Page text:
Professor of Mathematics (Emeritus)

Loyola Marymount University

Los Angeles, CA

** News:
**

**
**

** July, 2016: **

Three new modules are available that allow programs to work with FM | |

when they explicitly declare some variables to be quadruple precision | |

real or complex (128 bits), double length integer (64 bits), or | |

quadruple length integer (128 bits). | |

These modules are more general and can be more flexible for interfacing | |

multiple precision type (fm), (im), or (zm) variables with user variables | |

of these other three kinds. | |

See below for a link to a page for these three modules. |

** March, 2016: **

A new package is available for multiple-precision exact rational | |

arithmetic. See below for a link to a page for the files that define | |

the package. Many of the other files here have changed, with some | |

new code to support the rational arithmetic routines. | |

Several files on the sample program page have also changed. |

** July, 2015: **

Some changes have been made to FM to support programs that need | |

64-bit integer arithmetic. This version works with either 64-bit or | |

32-bit integers. | |

This version can be useful even for programs that don't need 64-bit | |

integers if having extended FM over/underflow thresholds is useful. | |

See the "Installing the FM package" section of file FM_User_Manual.txt | |

below for more details. |

This page has some older FM news items.

The package performs multiple-precision real, complex, and integer arithmetic.

It provides the intrinsic Fortran numerical functions, as well as many special functions that are

not included in the Fortran standard.

In addition to these three basic arithmetic types, multiple-precision exact rational arithmetic

and interval arithmetic are also available.

One of the primary uses of the package is to study the accuracy and stability of numerical

algorithms by comparing results computed with several different levels of precision.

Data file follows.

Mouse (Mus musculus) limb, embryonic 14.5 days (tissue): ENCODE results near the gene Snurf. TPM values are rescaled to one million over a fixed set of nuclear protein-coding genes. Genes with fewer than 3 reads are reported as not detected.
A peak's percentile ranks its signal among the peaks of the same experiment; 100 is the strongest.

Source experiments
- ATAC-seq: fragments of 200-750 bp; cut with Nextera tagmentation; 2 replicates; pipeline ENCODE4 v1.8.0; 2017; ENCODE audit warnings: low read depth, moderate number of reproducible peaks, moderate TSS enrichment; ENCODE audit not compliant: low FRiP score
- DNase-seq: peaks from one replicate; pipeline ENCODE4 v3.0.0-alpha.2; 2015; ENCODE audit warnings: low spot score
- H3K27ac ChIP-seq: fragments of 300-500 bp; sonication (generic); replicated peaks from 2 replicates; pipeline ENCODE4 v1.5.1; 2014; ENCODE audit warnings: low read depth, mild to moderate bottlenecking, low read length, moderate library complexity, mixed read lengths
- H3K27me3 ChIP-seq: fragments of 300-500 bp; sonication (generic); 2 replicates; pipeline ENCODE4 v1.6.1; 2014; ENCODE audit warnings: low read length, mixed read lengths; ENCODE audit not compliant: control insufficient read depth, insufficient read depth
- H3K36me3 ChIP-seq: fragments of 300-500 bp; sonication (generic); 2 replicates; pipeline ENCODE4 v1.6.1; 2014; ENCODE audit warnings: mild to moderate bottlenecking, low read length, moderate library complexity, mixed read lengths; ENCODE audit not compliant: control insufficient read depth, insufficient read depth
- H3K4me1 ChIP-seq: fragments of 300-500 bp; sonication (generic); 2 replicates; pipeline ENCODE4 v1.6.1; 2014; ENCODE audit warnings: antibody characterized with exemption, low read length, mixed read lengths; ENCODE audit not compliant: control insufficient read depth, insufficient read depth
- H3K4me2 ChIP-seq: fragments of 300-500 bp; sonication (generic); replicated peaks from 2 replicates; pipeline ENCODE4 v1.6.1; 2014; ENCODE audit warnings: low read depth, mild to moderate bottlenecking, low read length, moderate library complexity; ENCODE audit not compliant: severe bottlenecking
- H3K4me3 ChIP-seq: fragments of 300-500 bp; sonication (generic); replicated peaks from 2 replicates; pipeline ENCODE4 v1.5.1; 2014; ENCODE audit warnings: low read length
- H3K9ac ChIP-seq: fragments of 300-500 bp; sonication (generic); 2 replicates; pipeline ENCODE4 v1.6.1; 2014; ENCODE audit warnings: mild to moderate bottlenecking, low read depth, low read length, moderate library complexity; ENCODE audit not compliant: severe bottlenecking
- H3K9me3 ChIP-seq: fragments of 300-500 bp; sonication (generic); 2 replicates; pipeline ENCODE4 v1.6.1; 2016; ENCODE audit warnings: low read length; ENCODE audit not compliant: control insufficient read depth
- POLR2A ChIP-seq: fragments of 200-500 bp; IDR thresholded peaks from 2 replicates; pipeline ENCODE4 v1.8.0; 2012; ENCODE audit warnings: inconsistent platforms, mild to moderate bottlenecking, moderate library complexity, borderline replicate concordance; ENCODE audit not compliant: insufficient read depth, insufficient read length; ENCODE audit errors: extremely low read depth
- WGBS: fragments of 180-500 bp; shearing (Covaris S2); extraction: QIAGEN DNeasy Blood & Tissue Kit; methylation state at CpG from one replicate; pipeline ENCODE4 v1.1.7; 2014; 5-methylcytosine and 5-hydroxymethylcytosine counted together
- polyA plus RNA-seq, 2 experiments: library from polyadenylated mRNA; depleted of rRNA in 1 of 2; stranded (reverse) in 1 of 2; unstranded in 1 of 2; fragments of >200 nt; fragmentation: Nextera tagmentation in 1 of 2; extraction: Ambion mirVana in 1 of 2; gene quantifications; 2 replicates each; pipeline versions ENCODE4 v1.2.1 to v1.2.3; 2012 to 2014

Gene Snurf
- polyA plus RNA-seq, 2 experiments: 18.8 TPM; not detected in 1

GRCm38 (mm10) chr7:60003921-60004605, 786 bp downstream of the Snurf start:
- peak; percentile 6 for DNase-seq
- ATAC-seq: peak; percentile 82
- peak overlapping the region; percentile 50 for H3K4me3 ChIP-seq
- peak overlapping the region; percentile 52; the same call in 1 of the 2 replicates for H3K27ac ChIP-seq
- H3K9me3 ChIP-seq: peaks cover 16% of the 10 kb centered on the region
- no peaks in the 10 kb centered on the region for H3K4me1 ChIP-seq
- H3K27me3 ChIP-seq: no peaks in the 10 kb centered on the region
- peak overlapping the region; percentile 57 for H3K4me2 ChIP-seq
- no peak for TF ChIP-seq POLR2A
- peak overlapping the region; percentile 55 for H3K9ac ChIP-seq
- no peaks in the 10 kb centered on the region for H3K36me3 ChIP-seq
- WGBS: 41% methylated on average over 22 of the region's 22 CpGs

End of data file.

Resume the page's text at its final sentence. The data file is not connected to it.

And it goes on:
An existing Fortran program can be checked by converting it from double precision

to FM arithmetic. The package is designed to make this conversion fairly easy.

The precision, base, and rounding mode for the arithmetic can be set by the user.

Functions are available for conversion between multiple-precision numbers and machine-precision

numbers (single and double precision real and complex, and integer types). Mixed-mode operations

involving multiple-precision numbers and machine-precision numbers are handled automatically in

statements such as a = b - 1 or y = x/3.

There are functions for input/output operations and output formatting. Formatting functions are

very similar to Fortran's format specifications.

The package also has routines for integer multiple-precision arithmetic and functions, including

GCD, modular products and powers, and a random number generator based on 49-digit primes.

Array syntax works like Fortran's array operations in statements like v = 1, a = b + c, and

y = cos(x) when these variables are vectors or matrices of multiple precision numbers.

The program SampleFM.f95 below shows several examples of using FM for high-precision real,

complex, and integer calculations.

**
**

Click a given file. If you directly download it, there may be an extra ".txt" filetype at the

end of the file name. Delete it. (You might also have to change "f95" to "f90" or something

else, depending on your compiler.)

** **

FM.f95

Subroutine library for multiple-precision operations. 64,677 lines of code

FMZM90.f95

Module for derived type interfaces. 47,960 lines of code

FMSAVE.f95

Module for FM internal global variables. 488 lines of code

TestFM.f95